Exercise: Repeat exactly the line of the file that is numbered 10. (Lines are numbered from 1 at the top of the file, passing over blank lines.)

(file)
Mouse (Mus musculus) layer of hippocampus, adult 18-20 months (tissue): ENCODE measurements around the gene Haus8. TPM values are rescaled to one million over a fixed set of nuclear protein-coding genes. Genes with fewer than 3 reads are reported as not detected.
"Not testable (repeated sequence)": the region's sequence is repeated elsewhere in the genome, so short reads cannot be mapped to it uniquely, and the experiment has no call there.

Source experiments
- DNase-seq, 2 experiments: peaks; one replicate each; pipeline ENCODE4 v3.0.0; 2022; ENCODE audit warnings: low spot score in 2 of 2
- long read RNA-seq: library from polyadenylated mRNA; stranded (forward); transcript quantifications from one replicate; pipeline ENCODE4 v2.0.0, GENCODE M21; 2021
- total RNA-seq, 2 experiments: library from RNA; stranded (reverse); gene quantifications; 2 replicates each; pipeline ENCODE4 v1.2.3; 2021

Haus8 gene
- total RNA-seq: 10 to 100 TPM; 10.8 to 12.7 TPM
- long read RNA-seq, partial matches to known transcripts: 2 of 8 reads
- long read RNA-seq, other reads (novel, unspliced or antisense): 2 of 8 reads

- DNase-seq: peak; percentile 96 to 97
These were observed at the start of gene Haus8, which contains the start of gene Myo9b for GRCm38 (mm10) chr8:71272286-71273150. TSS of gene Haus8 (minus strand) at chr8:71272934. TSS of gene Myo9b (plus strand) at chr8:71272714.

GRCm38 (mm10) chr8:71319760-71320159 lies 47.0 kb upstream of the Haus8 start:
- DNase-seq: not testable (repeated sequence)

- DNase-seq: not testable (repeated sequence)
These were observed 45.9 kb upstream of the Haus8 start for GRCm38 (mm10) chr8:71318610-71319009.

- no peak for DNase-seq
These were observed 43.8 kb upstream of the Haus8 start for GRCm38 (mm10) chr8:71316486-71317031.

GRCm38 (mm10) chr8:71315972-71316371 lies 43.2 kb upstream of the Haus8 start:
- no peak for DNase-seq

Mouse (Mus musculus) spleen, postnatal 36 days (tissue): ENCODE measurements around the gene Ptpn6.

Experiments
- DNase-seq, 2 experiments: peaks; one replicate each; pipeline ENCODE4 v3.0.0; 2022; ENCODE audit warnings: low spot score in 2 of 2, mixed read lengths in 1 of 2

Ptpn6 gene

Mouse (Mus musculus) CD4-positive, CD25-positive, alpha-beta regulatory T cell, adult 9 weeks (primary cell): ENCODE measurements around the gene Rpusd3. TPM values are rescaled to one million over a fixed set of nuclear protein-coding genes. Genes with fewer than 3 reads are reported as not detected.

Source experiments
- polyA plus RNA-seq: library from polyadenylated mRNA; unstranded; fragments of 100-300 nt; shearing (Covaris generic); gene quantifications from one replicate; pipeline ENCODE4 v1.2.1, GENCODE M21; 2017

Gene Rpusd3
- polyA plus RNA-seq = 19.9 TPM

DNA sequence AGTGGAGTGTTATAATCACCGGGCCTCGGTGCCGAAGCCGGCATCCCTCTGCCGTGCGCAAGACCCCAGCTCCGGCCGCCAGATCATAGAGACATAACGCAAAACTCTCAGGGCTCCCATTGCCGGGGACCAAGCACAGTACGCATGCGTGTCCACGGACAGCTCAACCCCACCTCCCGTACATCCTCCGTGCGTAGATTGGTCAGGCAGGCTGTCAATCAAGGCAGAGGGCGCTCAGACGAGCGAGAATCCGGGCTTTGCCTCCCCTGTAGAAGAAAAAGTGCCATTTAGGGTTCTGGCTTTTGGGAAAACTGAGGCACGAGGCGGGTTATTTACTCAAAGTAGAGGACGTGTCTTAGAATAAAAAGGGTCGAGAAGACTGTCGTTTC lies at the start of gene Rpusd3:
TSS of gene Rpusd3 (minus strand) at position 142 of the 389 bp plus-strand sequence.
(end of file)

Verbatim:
- long read RNA-seq, other reads (novel, unspliced or antisense): 2 of 8 reads